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Business Associations Keyed to Bainbridge
Stuparich v. Harbor Furniture Mfg., Inc.
Citation:83 Cal.App.45h 1268, 100 Cal.Rptr.2d 313 (2000)
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- The Brief Prologue provides necessary case brief introductory information and includes:
- Topic: Identifies the topic of law and where this case fits within your course outline.
- Parties: Identifies the cast of characters involved in the case.
- Procedural Posture & History: Shares the case history with how lower courts have ruled on the matter.
- Case Key Terms, Acts, Doctrines, etc.: A case specific Legal Term Dictionary.
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- The Case Brief is the complete case summarized and authored in the traditional Law School I.R.A.C. format. The Pro case brief includes:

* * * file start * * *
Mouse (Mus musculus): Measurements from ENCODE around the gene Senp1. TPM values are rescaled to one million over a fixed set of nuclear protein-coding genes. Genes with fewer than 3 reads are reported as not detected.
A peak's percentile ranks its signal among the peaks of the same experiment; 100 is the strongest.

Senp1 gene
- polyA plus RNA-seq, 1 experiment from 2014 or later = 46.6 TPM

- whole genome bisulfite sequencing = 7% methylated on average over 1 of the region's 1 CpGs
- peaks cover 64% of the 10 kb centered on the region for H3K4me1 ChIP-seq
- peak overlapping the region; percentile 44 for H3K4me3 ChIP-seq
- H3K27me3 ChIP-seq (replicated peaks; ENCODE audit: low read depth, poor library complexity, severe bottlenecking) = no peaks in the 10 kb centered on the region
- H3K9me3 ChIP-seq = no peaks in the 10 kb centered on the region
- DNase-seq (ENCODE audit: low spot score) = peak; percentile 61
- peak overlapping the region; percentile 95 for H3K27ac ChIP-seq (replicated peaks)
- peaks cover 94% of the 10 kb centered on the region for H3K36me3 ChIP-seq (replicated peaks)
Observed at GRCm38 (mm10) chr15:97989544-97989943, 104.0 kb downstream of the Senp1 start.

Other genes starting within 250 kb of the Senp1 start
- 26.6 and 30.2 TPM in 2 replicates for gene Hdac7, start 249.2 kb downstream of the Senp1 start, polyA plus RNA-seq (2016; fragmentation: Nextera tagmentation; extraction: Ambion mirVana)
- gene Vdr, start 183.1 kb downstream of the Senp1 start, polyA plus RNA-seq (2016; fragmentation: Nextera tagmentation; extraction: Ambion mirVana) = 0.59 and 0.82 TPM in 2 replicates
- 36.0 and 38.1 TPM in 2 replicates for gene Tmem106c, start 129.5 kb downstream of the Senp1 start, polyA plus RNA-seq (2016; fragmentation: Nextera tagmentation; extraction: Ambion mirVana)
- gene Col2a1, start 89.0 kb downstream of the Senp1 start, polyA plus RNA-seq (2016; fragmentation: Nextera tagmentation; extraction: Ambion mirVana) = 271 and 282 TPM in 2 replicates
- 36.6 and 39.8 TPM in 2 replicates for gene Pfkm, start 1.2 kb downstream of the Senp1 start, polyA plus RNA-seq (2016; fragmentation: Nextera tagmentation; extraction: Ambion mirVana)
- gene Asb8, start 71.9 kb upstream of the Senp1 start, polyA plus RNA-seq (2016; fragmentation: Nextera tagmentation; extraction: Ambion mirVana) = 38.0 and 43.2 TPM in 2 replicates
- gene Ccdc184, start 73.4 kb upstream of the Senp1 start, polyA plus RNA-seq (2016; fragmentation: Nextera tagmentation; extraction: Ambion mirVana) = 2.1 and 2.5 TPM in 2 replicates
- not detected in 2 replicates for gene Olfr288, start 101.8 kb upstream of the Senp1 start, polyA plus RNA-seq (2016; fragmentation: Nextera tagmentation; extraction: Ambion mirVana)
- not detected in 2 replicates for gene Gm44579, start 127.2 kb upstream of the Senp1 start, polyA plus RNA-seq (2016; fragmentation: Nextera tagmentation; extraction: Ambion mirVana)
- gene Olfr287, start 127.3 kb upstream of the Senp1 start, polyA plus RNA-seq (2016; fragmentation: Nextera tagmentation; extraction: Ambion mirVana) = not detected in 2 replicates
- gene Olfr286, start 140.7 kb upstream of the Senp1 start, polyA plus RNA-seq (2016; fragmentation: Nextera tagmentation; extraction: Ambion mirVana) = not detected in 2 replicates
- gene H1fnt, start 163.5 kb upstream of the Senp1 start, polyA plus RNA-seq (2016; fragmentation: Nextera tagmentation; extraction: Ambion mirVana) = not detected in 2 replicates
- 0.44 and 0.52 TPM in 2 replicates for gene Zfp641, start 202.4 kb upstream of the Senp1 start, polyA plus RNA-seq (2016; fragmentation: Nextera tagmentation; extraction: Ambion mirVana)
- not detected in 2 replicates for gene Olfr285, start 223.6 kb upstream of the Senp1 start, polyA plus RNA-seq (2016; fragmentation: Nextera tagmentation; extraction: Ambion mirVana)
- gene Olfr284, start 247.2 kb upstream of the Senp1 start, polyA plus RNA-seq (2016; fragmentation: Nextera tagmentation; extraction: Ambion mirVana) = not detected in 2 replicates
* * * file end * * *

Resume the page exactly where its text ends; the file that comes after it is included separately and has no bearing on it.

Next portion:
- Brief Facts: A Synopsis of the Facts of the case.
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- Facts: What are the factual circumstances that gave rise to the civil or criminal case? What is the relationship of the Parties that are involved in the case. Review the Facts of this case here:
Plaintiffs are sisters. Harbor Furniture was founded by their grandfather in 1929. A short time later, ownership of the company was divided between the grandfather and his wife and their son, Malcolm, and his wife. Plaintiffs obtained shares in Harbor Furniture through gifts and inheritance. They, however, became dissatisfied with the failure of the company to observe various formalities. At Ann Stuparich’s insistence, the corporation began holding annual meetings and she served as chairman of the board between 1990 and 1996.When the company’s accountant, John Rohm, circulated a proposal regarding disposition of Ilo Tuttleton’s stock following her death, plaintiffs believed that they had acquired a controlling share of the stock. They proposed the furniture manufacturing operation by creating separate divisions. Plaintiffs filed a complaint against Harbor Furniture Manufacturing, Inc., Malcolm and others, seeking involuntary dissolution of the corporation.
- Issue(s): Lists the Questions of Law that are raised by the Facts of the case.
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